Breaking The Norm: Curfew

This exercise was done for a university paper.

            I’ve always gone home past my curfew but I’ve never left the house after it. For this assignment, I decided to do just that. I planned on taking my sister on a short cruise after midnight because god forbid I face the consequences of my actions alone. After dedicating hours to convince her to break curfew with me, we hopped into my car.

My sister and I were terrified for the first 5 minutes of cruising around, we could barely enjoy ourselves, but as time passed by and we assessed the level of anger we were receiving from my mother, we began to enjoy ourselves. My sister was mostly happy because she’s never been in a car that moved more than 80km/hr. The experience was liberating; the empty road, the speed, the music and our laughter offered a type of excitement that no party can provide. My sister talked about it for days. She was overwhelmed with happiness although all we did was sit in a moving car. I think we felt that way because it was something we both longed to do. That night, we were in a getaway car driving ourselves back to sanity. The fact that it was “rebellious” in some way played a role, but for the most part, I think it was just a craving that needs to be satisfied every now and then.

Curfew

             In addition to regulating who they can and cannot to go out with, many Emirati women have a curfew to follow, which is the norm. Seeing women out late, especially Emirati women has a lot of negative connotations that no one wants to be associated with. A homemaker, Hamida Sharmin, told Khaleej Times “In our society, we believe that only young women who are up to no good stay out late. I don’t want my child to be mistaken for a bad person.”

Despite arguments that the world is unsafe, even for men, in most cases, curfew is only applied to women. For instance, when my friend was only 19-years-old, he was not even expected to show up home; however, his working sister who was 26 at the time was expected to be home before 10 p.m. This is the case for many women, who are no longer children but are monitored as one. They watch their younger siblings and relatives live while they are confined within the borders of time.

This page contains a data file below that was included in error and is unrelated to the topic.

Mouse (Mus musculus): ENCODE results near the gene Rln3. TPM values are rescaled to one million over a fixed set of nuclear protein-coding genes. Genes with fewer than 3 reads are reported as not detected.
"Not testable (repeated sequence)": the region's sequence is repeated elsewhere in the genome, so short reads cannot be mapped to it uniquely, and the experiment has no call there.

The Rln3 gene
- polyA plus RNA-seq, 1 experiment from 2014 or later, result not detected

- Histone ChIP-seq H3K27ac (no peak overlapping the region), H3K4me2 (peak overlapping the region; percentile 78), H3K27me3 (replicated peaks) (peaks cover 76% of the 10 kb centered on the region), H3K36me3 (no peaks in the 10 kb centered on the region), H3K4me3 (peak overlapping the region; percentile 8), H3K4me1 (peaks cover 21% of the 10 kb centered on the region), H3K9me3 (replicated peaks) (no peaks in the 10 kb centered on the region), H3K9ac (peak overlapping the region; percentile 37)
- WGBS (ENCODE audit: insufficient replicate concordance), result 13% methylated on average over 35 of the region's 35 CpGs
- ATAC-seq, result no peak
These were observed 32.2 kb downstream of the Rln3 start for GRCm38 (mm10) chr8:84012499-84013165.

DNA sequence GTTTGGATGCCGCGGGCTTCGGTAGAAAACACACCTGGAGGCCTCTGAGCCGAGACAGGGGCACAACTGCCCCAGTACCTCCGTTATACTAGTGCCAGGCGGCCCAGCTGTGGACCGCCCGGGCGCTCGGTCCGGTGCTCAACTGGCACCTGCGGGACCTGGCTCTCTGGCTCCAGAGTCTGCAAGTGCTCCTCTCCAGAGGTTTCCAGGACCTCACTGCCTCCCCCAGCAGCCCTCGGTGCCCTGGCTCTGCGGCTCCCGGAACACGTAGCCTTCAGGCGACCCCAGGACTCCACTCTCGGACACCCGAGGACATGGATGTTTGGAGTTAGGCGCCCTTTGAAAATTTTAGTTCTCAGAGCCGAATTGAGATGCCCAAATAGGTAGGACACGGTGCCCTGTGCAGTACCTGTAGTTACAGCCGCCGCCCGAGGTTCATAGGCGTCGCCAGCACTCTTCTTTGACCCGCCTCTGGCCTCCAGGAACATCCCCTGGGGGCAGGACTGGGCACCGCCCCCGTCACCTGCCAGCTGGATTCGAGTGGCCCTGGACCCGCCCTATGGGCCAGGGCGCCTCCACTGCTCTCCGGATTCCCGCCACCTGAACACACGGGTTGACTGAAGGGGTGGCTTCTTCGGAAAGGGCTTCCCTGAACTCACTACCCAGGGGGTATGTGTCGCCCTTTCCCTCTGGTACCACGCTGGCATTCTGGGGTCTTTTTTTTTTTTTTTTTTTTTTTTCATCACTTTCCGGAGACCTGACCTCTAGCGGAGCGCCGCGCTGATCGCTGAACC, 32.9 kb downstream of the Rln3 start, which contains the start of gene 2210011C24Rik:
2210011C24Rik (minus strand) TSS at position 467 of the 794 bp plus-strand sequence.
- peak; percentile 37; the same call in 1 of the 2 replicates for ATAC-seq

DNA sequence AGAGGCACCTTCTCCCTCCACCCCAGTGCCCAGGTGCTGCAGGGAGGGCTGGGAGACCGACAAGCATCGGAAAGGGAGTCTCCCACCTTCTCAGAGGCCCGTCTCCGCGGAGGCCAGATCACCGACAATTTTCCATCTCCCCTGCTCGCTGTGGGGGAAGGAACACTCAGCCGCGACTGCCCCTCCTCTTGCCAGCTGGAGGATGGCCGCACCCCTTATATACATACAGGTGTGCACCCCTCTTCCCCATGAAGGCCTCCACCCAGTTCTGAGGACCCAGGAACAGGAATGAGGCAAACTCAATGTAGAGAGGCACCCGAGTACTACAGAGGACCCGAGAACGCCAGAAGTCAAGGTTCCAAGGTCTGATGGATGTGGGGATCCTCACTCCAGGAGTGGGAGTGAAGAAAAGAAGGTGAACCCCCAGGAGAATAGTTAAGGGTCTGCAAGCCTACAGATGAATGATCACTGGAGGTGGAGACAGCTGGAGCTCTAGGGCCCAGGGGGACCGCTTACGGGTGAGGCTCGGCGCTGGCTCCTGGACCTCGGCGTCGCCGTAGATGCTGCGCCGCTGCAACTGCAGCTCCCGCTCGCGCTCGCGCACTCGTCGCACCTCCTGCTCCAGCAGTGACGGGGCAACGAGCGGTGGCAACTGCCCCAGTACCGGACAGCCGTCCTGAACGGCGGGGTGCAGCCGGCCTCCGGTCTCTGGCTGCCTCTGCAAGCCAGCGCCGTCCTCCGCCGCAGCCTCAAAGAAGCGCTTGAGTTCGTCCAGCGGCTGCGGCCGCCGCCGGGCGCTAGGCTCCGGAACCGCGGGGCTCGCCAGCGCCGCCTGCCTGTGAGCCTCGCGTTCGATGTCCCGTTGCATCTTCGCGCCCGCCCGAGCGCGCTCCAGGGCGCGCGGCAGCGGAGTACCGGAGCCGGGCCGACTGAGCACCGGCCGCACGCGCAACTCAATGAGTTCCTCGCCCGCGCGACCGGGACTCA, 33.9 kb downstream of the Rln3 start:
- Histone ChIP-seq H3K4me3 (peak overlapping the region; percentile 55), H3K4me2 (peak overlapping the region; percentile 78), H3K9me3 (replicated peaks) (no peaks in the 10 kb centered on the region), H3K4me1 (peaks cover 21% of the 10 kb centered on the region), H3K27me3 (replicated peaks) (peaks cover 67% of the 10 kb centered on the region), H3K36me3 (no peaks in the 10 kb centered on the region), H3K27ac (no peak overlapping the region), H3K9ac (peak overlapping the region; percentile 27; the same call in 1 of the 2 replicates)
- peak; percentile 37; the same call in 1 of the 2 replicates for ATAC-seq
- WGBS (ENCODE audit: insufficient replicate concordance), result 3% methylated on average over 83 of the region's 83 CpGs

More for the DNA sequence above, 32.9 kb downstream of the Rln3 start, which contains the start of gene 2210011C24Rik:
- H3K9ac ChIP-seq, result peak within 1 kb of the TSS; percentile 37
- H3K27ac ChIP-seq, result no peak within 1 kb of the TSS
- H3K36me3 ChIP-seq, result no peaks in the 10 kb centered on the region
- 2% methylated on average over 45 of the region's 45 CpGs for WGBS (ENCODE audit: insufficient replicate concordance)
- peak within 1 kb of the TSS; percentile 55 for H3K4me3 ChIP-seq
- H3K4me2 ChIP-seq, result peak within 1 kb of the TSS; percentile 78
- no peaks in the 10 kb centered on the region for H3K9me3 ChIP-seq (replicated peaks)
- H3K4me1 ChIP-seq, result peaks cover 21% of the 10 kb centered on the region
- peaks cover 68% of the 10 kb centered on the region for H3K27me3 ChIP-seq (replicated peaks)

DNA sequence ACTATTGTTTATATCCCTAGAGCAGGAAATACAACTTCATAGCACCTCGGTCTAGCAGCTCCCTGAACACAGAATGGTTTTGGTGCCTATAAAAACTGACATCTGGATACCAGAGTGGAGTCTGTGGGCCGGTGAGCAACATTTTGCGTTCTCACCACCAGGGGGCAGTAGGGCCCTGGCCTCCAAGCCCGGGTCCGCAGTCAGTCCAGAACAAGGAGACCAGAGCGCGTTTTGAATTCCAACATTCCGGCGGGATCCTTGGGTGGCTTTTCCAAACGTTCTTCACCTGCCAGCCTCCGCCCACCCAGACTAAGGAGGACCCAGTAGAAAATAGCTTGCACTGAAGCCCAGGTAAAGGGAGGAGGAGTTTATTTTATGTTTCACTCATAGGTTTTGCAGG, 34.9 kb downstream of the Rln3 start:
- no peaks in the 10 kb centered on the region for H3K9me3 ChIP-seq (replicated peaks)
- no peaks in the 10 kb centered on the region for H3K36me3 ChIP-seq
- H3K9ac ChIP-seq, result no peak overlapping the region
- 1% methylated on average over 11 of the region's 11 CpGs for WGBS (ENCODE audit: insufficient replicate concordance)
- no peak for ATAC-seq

In my university campus, formally, the curfew is midnight during weekdays for both genders; however, depending on the supervisors the boys have, they can get away with coming back at 3 a.m., which is impossible for girls, unless they want to be taken to judicial affairs and face further consequences.

I think having a curfew is another way for families to “control their women” because no one wants their daughter to become one of “Banat Jumeirah” or Jumeirah girls, who are known to stay out late with boys and sometimes perform sexual favors. These double standards root from sexist beliefs. In this region, the female carries the burden of being her family’s honor, thus, she must avoid bringing shame to the family. Due to honor being associated with the woman’s body, more specifically, her virginity, women face a lot of regulations and restrictions. For many young women, it comes in the form of curfew, etc.

When girls go out past curfew they face informal sanctions from their parents. In some cases, where their parents complain about them to the authorities for misbehavior, they may face formal sanctions where they have to sign a “Ta’ahud” (a pledge) at the police station. When I think of informal sanctions, I remember a rebellious friend I had when I was 16-years-old. I’ve never met an Emirati girl quite like that before and I was not sure if she was brave or suicidal. She used to sneak out all the time, sometimes with boys and other times to get McDonald’s from the gas station nearby. She always got caught and she would often get locked up, have her phone confiscated, or beaten up by her father. This is the kind of consequences a lot of women face, especially young girls, while their brothers do not come back until the late a.m. and still have their beds made-up for them.